Mondelēz revamps labeling of whole grain productsMondelēz revamps labeling of whole grain products
With a nudge from CSPI, Mondelēz updated the labels of its Ritz and Premium brands to disclose more information about the products’ whole grains content.
August 11, 2022
In collaboration with the Center for Science in the Public Interest (CSPI), Mondelēz rolled out new labels for its Ritz and Premium whole grain products.
The new labels will display the percentage of grains that are whole grains on the front of the packaging of Mondelēz’s Ritz “Baked With Whole Wheat” Crackers, Ritz “Baked With Whole Wheat” Fresh Stacks Crackers, and Premium “With Whole Grain” Saltine Crackers. According to CSPI, the move will help consumers follow the MyPlate nutrition guidance set forth by the U.S. Department of Agriculture.
MyPlate, in accordance with the 2020-2025 Dietary Guidelines for Americans, recommends that half of total grains eaten by consumers be whole grains. While most Americans meet the recommended intake of total grains, per the guidelines, 98% aren’t eating enough whole grains. Nearly three-fourths (74%) are eating too many refined grains.
Recommendations to eat more whole grains are based, in part, on scientific evidence showing reduced intake of refined grains is associated with lower risk of type 2 diabetes. However, recent analysis has refuted the claim, instead pointing to unhealthy Western diets high in red meat and sugar-sweetened beverages as responsible for increased type 2 diabetes risk.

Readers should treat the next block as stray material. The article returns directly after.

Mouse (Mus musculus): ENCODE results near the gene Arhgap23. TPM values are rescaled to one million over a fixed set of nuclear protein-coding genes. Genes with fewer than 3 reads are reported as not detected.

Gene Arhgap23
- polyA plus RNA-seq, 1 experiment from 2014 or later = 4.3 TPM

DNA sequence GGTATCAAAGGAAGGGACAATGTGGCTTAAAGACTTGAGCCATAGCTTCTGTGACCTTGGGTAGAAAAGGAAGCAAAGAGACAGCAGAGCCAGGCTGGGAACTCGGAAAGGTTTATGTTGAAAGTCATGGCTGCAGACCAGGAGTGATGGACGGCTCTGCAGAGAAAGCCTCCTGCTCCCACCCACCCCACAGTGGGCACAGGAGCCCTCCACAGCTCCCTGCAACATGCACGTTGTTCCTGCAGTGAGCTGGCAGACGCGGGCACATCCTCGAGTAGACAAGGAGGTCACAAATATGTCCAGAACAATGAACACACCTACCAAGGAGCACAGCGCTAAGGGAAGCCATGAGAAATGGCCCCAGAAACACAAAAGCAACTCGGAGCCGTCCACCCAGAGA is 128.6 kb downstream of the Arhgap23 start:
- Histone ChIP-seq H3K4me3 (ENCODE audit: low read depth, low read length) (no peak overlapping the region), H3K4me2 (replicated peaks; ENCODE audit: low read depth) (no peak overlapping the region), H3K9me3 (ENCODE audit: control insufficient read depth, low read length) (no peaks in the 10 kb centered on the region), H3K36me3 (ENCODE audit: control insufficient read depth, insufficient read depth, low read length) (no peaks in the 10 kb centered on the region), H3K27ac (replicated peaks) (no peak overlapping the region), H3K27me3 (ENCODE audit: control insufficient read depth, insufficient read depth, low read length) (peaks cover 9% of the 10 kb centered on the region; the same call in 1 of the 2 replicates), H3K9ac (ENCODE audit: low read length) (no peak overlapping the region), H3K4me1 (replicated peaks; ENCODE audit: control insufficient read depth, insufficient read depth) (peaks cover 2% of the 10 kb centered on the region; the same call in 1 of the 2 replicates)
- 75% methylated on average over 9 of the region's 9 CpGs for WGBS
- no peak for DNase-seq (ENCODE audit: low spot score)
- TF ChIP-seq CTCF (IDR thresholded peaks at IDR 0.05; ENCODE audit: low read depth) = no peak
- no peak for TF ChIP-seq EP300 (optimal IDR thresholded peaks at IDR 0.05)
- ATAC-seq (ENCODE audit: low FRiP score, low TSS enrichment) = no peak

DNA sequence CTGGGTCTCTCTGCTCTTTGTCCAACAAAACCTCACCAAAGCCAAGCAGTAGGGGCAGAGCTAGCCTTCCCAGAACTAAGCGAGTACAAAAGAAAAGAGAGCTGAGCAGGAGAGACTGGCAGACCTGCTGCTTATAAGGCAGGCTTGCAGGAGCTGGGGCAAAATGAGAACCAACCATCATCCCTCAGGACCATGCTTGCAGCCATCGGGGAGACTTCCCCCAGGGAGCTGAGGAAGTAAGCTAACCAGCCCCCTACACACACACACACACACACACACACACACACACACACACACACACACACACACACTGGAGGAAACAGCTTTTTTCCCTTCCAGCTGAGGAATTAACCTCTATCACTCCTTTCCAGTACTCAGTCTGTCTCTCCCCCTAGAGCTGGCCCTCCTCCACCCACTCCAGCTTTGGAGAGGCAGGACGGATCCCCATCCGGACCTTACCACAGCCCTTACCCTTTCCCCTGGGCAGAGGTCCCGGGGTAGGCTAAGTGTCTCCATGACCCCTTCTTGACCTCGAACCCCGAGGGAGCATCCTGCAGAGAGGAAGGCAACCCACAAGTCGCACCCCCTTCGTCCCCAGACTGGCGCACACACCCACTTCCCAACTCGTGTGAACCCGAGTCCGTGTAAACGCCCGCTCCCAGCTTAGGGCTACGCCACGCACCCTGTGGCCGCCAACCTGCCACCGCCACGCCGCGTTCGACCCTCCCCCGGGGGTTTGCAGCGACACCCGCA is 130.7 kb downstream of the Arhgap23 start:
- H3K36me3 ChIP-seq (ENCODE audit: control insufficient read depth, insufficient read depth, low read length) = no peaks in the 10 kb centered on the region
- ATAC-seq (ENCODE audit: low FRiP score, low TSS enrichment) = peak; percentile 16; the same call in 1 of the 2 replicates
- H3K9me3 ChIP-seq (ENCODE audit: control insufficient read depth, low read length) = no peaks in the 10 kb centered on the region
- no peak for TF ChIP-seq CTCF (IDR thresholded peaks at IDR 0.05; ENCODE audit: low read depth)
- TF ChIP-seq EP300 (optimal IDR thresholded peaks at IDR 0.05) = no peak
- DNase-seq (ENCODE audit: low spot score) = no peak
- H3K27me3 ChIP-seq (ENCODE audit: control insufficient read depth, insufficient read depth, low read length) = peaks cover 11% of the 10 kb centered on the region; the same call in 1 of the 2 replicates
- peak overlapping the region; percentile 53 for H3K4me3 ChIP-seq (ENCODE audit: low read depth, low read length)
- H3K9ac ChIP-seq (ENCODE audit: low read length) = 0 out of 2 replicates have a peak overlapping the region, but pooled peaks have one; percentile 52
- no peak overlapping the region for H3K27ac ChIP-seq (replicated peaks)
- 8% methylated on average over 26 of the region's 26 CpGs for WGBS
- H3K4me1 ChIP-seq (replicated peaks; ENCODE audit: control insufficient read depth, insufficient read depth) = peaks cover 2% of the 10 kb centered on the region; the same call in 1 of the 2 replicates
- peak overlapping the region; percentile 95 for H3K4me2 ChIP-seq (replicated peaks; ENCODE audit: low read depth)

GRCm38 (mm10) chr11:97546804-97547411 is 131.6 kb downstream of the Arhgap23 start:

Whole grains intake has also been linked with numerous health benefits, including prevention of type 2 diabetes, cardiovascular disease and certain cancers (J Chiropr Med. 2017;16:10-18).
Ritz “Baked With Whole Wheat” Crackers and Fresh Stacks Crackers contain 44% of total grains content as whole grains, and Premium “With Whole Grain” Saltine Crackers contain 34%—values that will be added as part of the revamped packaging. The new packaging also emphasizes the words “baked with” and “with” in the claims “baked with whole wheat” or “with whole grain” by making the words at least 75% as large as the words “whole wheat” or “whole grain.”
“This new and improved labeling will help consumers make informed decisions about the grains they consume and enable them to build a diet that meets the 50% whole grain recommendation,” Lisa Mankofsky, CSPIT litigation director, said in a press release. “We hope that other manufacturers of whole grain products will follow suit.”
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